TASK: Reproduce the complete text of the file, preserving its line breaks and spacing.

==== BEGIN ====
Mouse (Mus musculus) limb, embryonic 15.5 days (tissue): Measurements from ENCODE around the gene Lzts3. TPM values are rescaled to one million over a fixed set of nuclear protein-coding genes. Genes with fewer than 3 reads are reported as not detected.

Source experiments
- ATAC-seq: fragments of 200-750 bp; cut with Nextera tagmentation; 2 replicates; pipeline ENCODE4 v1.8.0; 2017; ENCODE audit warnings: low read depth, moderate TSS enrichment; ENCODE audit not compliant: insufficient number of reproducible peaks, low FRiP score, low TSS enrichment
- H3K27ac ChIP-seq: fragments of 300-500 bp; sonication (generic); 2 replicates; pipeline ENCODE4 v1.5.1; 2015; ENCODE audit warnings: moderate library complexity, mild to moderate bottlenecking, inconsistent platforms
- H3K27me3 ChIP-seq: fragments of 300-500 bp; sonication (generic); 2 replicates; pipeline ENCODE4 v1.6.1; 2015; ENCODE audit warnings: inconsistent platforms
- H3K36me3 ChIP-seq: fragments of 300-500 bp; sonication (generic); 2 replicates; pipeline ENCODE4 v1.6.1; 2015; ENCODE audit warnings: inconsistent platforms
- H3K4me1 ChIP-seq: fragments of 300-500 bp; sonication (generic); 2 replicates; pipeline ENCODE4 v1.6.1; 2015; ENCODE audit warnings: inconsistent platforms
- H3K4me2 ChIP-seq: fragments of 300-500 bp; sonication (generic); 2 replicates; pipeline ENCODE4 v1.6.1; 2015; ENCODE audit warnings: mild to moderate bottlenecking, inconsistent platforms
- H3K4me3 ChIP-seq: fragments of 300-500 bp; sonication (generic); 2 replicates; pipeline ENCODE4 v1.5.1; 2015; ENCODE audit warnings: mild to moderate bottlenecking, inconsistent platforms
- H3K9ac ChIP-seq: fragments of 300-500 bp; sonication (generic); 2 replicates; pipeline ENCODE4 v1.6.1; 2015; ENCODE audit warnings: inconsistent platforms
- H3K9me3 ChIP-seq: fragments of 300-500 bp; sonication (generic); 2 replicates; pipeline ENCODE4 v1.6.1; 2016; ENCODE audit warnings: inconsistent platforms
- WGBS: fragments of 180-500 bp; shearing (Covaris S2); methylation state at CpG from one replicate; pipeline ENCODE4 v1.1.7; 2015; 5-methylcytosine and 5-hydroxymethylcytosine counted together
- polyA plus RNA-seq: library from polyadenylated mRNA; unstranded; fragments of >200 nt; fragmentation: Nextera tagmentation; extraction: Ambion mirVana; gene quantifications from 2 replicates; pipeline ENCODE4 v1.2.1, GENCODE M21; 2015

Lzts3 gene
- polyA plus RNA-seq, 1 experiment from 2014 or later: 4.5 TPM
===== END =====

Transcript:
Mouse (Mus musculus) limb, embryonic 15.5 days (tissue): Measurements from ENCODE around the gene Lzts3. TPM values are rescaled to one million over a fixed set of nuclear protein-coding genes. Genes with fewer than 3 reads are reported as not detected.

Source experiments
- ATAC-seq: fragments of 200-750 bp; cut with Nextera tagmentation; 2 replicates; pipeline ENCODE4 v1.8.0; 2017; ENCODE audit warnings: low read depth, moderate TSS enrichment; ENCODE audit not compliant: insufficient number of reproducible peaks, low FRiP score, low TSS enrichment
- H3K27ac ChIP-seq: fragments of 300-500 bp; sonication (generic); 2 replicates; pipeline ENCODE4 v1.5.1; 2015; ENCODE audit warnings: moderate library complexity, mild to moderate bottlenecking, inconsistent platforms
- H3K27me3 ChIP-seq: fragments of 300-500 bp; sonication (generic); 2 replicates; pipeline ENCODE4 v1.6.1; 2015; ENCODE audit warnings: inconsistent platforms
- H3K36me3 ChIP-seq: fragments of 300-500 bp; sonication (generic); 2 replicates; pipeline ENCODE4 v1.6.1; 2015; ENCODE audit warnings: inconsistent platforms
- H3K4me1 ChIP-seq: fragments of 300-500 bp; sonication (generic); 2 replicates; pipeline ENCODE4 v1.6.1; 2015; ENCODE audit warnings: inconsistent platforms
- H3K4me2 ChIP-seq: fragments of 300-500 bp; sonication (generic); 2 replicates; pipeline ENCODE4 v1.6.1; 2015; ENCODE audit warnings: mild to moderate bottlenecking, inconsistent platforms
- H3K4me3 ChIP-seq: fragments of 300-500 bp; sonication (generic); 2 replicates; pipeline ENCODE4 v1.5.1; 2015; ENCODE audit warnings: mild to moderate bottlenecking, inconsistent platforms
- H3K9ac ChIP-seq: fragments of 300-500 bp; sonication (generic); 2 replicates; pipeline ENCODE4 v1.6.1; 2015; ENCODE audit warnings: inconsistent platforms
- H3K9me3 ChIP-seq: fragments of 300-500 bp; sonication (generic); 2 replicates; pipeline ENCODE4 v1.6.1; 2016; ENCODE audit warnings: inconsistent platforms
- WGBS: fragments of 180-500 bp; shearing (Covaris S2); methylation state at CpG from one replicate; pipeline ENCODE4 v1.1.7; 2015; 5-methylcytosine and 5-hydroxymethylcytosine counted together
- polyA plus RNA-seq: library from polyadenylated mRNA; unstranded; fragments of >200 nt; fragmentation: Nextera tagmentation; extraction: Ambion mirVana; gene quantifications from 2 replicates; pipeline ENCODE4 v1.2.1, GENCODE M21; 2015

Lzts3 gene
- polyA plus RNA-seq, 1 experiment from 2014 or later: 4.5 TPM